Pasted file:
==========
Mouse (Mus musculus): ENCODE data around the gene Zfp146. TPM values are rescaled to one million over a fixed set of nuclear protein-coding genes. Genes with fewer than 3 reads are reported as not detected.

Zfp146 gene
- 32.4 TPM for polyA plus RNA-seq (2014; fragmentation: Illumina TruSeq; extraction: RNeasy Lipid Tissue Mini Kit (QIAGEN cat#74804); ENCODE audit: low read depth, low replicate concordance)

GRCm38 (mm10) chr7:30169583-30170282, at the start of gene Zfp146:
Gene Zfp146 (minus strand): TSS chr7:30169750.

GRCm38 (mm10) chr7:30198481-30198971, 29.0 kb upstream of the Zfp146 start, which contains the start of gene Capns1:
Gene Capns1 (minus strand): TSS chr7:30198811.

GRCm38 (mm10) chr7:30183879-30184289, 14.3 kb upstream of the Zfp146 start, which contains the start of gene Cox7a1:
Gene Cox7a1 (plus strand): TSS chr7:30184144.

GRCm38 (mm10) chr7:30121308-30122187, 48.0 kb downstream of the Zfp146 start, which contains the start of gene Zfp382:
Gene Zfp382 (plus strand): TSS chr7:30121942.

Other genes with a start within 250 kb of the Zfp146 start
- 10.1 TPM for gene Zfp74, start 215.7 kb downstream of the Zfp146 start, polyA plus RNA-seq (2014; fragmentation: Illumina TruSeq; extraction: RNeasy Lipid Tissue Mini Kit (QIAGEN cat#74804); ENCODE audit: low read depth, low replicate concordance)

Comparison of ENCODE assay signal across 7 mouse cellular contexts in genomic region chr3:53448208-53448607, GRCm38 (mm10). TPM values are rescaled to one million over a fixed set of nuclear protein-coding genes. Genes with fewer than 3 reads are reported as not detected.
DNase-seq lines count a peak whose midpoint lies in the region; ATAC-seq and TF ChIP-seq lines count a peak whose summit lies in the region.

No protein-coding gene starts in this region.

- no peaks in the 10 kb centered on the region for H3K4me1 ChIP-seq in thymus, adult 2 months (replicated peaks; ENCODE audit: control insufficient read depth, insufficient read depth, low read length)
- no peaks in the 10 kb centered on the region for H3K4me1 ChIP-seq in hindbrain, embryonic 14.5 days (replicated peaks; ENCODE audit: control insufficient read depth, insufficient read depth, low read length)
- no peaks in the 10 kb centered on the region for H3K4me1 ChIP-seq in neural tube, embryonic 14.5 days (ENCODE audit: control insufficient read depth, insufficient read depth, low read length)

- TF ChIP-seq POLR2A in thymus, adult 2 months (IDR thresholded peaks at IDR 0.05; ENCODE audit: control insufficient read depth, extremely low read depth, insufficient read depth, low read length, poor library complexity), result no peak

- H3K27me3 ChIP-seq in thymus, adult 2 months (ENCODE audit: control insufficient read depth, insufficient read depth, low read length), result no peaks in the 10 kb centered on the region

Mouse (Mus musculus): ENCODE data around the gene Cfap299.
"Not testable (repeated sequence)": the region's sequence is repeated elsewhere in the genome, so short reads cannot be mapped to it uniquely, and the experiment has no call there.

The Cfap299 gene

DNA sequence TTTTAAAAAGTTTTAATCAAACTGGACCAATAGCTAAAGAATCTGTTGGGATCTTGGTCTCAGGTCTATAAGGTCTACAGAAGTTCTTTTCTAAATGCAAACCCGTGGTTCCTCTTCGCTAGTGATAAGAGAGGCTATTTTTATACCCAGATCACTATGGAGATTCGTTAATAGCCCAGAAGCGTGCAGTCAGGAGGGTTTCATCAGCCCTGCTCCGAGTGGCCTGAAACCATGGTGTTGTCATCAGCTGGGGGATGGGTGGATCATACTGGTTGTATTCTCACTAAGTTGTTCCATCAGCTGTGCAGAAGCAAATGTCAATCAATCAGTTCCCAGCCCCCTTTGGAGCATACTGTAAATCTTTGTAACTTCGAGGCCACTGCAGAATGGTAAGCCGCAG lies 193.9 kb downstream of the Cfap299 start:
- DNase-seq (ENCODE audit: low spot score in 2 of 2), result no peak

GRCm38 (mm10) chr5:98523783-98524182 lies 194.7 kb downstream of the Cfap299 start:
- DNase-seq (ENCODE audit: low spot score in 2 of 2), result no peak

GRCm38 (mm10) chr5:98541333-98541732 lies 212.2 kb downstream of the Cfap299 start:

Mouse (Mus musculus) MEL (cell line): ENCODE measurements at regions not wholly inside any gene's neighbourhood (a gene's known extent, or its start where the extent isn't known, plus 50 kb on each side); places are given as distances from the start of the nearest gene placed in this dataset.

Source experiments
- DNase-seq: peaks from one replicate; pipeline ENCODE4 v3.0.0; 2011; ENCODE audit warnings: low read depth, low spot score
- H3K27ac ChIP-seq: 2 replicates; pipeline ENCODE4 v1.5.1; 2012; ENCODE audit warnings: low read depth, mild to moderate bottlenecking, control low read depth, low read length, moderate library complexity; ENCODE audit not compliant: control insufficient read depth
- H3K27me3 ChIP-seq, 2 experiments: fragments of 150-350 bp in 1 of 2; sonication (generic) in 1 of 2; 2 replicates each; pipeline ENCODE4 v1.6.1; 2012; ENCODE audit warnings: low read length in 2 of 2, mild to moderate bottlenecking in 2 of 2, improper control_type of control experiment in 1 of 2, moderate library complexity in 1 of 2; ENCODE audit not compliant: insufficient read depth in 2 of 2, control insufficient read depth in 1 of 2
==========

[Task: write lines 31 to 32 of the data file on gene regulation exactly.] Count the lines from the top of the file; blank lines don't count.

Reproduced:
Source experiments
- DNase-seq: peaks from one replicate; pipeline ENCODE4 v3.0.0; 2011; ENCODE audit warnings: low read depth, low spot score